The feds should not spend taxpayer dollars in states that have legalized weed

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Later this month, members of the House will debate a relatively inconspicuous appropriations amendment that seeks to remove a single word from the Commerce, Justice, Science and Related Agencies appropriations bill. Should a majority of members approve the amendment and enact it into law, it will be the most significant step that Congress has ever taken to end the failed and cruel policy of federal marijuana criminalization.

Known as the Blumenauer-McClintock-Norton amendment, this bipartisan language would restrict the Department of Justice from using taxpayer dollars to interfere in the 11 states that have legalized the adult use of marijuana.

Since 2014, members of Congress have passed annual spending bills that have included a provision protecting those who engage in the state-sanctioned use and dispensing of medical cannabis from federal prosecution by the Department of Justice. This amendment maintains that federal funds cannot be used to prevent states from “implementing their own state laws that authorize the use, distribution, possession or cultivation of medical marijuana.”

The Blumenauer-McClintock-Norton amendment expands these protections to include activities related to the adult-use of marijuana. It removes the word “medical” from the existing language — thereby extending these protections to both qualified patients and to adults, as well as to those licensed in both the medical and recreational industries.

Why is this expanded scope necessary? Because today, nearly one in four Americans resides in a jurisdiction where the adult use of cannabis is legal under state statute. In many of these states, these activities were recently deemed “essential” to the health and welfare of the community during the ongoing COVID crisis.

This November, several additional states — including New Jersey — are expected to move forward with similar legalization measures. 

It is time for the federal government to accept the reality that the majority of Americans have moved away from cannabis criminalization, and to formally take a “hands-off” approach by passing and enacting the Blumenauer-McClintock-Norton amendment.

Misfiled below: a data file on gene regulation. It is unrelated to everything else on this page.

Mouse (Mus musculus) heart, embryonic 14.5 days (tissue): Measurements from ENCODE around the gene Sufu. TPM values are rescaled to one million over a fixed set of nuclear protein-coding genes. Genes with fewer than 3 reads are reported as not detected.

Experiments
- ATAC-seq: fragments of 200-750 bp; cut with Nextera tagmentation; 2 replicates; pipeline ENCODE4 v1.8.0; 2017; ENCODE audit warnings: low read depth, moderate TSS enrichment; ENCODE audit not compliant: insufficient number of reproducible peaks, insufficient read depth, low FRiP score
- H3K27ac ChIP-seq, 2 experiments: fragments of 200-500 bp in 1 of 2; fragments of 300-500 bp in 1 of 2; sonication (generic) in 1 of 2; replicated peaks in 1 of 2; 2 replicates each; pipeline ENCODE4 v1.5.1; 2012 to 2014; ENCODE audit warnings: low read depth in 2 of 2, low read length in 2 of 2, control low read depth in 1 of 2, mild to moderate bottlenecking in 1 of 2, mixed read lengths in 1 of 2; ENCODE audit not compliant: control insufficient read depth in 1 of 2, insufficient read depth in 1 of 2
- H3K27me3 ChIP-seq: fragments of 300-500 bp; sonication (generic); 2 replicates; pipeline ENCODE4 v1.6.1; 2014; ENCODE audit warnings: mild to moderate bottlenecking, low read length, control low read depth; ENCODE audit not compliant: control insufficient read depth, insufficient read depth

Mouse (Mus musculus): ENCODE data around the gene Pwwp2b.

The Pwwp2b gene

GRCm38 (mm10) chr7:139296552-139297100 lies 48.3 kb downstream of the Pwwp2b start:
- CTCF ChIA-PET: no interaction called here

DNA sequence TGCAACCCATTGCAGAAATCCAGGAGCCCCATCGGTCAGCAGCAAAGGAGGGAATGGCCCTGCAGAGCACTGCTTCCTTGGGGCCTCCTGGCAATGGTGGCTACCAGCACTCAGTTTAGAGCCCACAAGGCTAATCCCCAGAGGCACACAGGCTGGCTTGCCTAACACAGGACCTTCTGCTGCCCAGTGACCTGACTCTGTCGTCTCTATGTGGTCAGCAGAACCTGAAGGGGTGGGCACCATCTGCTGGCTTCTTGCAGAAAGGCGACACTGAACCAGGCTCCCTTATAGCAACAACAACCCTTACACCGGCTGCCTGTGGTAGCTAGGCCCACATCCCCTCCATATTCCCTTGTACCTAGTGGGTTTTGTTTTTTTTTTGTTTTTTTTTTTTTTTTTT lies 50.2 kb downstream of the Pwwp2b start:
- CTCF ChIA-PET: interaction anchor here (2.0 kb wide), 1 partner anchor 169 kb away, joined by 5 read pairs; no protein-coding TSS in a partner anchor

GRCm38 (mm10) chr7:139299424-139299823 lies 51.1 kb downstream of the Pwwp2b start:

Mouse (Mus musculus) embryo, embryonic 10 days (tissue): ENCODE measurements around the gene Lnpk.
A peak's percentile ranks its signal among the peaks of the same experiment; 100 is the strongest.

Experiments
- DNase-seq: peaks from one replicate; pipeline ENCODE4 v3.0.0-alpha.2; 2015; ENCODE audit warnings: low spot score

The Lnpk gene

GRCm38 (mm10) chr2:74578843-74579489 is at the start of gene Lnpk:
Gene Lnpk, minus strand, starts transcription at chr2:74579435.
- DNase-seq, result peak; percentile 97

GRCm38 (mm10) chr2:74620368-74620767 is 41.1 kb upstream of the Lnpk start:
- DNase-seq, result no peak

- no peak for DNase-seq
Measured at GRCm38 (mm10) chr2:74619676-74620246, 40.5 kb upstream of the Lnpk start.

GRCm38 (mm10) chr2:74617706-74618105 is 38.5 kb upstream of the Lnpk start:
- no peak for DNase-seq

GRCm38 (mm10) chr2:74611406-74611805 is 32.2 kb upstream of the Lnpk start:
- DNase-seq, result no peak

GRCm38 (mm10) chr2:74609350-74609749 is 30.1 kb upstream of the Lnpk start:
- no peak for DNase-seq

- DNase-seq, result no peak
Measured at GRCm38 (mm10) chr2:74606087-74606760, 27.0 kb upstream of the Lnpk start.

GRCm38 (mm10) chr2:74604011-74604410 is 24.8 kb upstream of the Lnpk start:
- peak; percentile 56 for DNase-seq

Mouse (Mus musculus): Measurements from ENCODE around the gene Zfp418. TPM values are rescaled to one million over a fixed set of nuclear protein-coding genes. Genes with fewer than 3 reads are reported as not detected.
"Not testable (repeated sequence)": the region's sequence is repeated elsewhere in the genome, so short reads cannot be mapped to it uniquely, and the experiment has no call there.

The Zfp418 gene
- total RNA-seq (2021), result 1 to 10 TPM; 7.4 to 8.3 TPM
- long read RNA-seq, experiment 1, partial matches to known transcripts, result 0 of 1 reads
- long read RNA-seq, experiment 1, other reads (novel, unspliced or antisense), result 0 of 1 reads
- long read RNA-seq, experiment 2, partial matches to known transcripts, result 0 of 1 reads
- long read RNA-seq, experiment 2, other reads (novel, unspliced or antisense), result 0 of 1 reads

It’s worth noting that the appropriations process is increasingly becoming a hot-bed for the normalization of cannabis reform efforts in Congress and that the Blumenauer-McClintock-Norton amendment is the natural progression to build off other advances. 

Already included in the fiscal year 2021 Financial Services and General Government (FSGG) appropriations bill are three important components pertaining to cannabis. Among them is the Fairness in Federal Drug Testing report language, offered by Representative Charlie Crist (D-FL), which seeks to prevent federal government employees from being denied employment solely for participating in state-legal cannabis programs. The enactment of this protection would be of significant benefit to veterans — someone in four of who consume cannabis specifically “to alleviate a medical or physical condition” according to the American Legion— and who make up over 30 percent of the federal workforce.

The FSGG bill additionally includes provisions to provide better banking access to state-licensed marijuana businesses and to remove the current rider that prevents the District of Columbia from enacting a regulated adult-use cannabis market.

Additionally included in the 2021 Labor, Health, and Human Services appropriations bill, a new amendment has been added by Representatives Joe Neguse (D-Colo.) and Kelly Armstrong (R-N.D.) to prohibit the Department of Education from using federal funds to penalize institutions of higher education for either participating in or preparing to engage in clinical cannabis research projects.

Enactment of all of these amendments would be another meaningful step in providing certainty for the jurisdictions that have reformed their laws in defiance of federal prohibition. 

Ultimately, it is up to Congress to de-schedule cannabis altogether from the Controlled Substance Act to protect those tens of millions of marijuana consumers from undue federal interference.

But in the meantime, passage and final inclusion of the Blumenauer-McClintock-Norton amendment specifically — will provide immediate and necessary protections to Americans while moving Congress forward toward a more rational marijuana policy.

Justin Strekal is the political director for the National Organization for the Reform of Marijuana Laws (NORML), an advocacy group that aims to end the federal criminalization and prohibition of marijuana. 

Tags Cannabis Cannabis policy of the Donald Trump administration Charlie Crist Decriminalization of non-medical cannabis in the United States Drug policy of the United States Drugs in the United States Joe Neguse Kelly Armstrong

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